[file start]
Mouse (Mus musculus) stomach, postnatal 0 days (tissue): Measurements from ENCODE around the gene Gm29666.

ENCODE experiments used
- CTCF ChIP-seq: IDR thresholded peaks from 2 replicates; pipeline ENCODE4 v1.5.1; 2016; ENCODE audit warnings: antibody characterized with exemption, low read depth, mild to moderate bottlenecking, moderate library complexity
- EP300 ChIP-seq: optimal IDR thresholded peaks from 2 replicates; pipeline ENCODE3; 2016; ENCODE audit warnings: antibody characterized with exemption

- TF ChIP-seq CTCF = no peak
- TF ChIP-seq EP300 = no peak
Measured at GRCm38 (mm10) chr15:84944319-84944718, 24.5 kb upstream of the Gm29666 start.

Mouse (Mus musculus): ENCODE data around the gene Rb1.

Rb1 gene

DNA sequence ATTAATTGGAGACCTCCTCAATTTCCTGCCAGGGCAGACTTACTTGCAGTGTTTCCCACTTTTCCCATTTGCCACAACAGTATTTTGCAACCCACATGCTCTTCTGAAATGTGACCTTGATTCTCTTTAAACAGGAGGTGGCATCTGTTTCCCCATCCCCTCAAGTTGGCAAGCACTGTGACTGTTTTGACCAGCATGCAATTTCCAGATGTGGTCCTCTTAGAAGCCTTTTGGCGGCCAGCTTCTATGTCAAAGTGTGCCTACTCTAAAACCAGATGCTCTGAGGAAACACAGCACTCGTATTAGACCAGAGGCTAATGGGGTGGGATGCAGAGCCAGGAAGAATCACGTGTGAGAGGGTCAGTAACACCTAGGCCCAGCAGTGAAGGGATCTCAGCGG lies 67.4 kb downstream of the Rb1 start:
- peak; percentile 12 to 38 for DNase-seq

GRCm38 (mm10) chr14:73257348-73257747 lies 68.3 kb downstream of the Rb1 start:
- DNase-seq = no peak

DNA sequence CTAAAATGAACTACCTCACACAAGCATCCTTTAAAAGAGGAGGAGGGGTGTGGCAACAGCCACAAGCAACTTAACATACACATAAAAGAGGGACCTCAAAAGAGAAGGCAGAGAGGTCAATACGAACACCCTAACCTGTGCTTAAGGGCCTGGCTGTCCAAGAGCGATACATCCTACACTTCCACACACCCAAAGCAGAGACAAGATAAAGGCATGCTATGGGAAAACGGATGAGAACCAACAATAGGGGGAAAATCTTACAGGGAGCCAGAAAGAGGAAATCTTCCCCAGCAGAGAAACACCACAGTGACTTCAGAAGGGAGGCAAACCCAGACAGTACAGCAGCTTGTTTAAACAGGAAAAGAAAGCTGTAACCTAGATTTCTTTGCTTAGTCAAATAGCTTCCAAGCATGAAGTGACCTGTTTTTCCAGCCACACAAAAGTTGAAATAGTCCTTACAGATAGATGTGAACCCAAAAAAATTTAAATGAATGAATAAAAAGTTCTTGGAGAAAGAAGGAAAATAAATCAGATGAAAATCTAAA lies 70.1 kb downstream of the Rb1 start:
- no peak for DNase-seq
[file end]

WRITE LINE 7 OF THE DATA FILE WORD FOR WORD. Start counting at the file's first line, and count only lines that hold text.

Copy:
Measured at GRCm38 (mm10) chr15:84944319-84944718, 24.5 kb upstream of the Gm29666 start.